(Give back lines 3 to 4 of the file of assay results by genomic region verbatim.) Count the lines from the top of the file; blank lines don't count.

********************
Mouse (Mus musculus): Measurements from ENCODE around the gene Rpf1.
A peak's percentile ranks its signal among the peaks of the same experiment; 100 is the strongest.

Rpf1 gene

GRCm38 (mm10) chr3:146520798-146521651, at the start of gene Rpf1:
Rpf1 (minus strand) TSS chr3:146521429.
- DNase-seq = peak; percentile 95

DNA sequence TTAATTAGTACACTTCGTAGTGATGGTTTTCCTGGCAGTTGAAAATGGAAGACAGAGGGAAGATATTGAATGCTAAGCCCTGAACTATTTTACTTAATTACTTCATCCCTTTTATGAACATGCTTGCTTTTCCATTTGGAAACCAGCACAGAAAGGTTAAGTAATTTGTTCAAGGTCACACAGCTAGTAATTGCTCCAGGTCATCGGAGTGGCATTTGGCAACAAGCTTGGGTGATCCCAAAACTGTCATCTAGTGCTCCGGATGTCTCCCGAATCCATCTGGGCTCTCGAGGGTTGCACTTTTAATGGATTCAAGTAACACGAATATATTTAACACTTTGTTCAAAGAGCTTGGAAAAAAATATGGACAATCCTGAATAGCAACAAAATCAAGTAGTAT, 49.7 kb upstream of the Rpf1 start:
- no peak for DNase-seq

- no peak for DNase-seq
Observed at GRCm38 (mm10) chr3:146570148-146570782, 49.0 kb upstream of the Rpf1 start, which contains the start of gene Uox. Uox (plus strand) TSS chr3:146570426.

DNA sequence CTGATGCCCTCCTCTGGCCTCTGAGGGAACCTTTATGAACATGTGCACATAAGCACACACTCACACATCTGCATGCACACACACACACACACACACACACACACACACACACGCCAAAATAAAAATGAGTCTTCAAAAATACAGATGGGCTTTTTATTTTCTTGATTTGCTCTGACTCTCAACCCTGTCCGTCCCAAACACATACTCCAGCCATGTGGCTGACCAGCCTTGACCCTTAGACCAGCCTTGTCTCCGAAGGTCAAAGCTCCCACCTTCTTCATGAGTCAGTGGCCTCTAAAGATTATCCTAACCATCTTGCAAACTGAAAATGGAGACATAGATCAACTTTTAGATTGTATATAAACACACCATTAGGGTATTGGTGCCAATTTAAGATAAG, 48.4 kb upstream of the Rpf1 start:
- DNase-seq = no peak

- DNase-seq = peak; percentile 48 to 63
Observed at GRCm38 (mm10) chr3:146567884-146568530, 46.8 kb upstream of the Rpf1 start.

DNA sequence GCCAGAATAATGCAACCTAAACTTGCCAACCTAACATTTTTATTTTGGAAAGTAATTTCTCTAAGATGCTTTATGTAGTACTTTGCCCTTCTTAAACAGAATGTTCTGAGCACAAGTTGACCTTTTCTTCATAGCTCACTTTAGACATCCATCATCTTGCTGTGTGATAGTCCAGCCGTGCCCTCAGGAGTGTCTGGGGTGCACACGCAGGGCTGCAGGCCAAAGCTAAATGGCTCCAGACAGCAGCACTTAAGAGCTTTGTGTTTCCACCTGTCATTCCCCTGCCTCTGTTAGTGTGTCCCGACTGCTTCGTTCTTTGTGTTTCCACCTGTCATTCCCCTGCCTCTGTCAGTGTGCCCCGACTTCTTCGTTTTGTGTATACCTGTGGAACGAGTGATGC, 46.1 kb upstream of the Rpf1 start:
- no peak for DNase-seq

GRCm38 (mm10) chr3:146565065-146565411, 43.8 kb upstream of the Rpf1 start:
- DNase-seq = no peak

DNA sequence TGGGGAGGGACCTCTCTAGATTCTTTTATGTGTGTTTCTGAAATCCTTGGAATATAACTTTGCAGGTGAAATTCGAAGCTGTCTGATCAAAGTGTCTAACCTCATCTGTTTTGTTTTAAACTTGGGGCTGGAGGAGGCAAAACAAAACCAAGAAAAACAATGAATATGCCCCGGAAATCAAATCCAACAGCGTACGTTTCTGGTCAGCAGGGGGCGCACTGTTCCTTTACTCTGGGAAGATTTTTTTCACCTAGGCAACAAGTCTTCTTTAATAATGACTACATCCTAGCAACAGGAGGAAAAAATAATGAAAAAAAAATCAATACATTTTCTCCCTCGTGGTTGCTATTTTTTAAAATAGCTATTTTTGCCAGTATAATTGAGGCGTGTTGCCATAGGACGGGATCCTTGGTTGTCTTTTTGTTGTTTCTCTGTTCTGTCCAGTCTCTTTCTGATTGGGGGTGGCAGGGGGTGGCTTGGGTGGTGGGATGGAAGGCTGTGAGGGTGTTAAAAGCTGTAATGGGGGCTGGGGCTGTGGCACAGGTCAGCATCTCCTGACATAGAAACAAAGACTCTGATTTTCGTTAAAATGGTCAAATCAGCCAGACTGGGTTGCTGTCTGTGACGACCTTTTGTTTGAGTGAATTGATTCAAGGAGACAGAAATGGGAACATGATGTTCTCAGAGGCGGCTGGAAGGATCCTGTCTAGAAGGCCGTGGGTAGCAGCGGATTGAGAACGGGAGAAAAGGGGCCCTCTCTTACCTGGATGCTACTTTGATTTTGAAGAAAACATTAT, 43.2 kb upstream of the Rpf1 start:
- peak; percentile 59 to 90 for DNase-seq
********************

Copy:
Rpf1 gene

GRCm38 (mm10) chr3:146520798-146521651, at the start of gene Rpf1: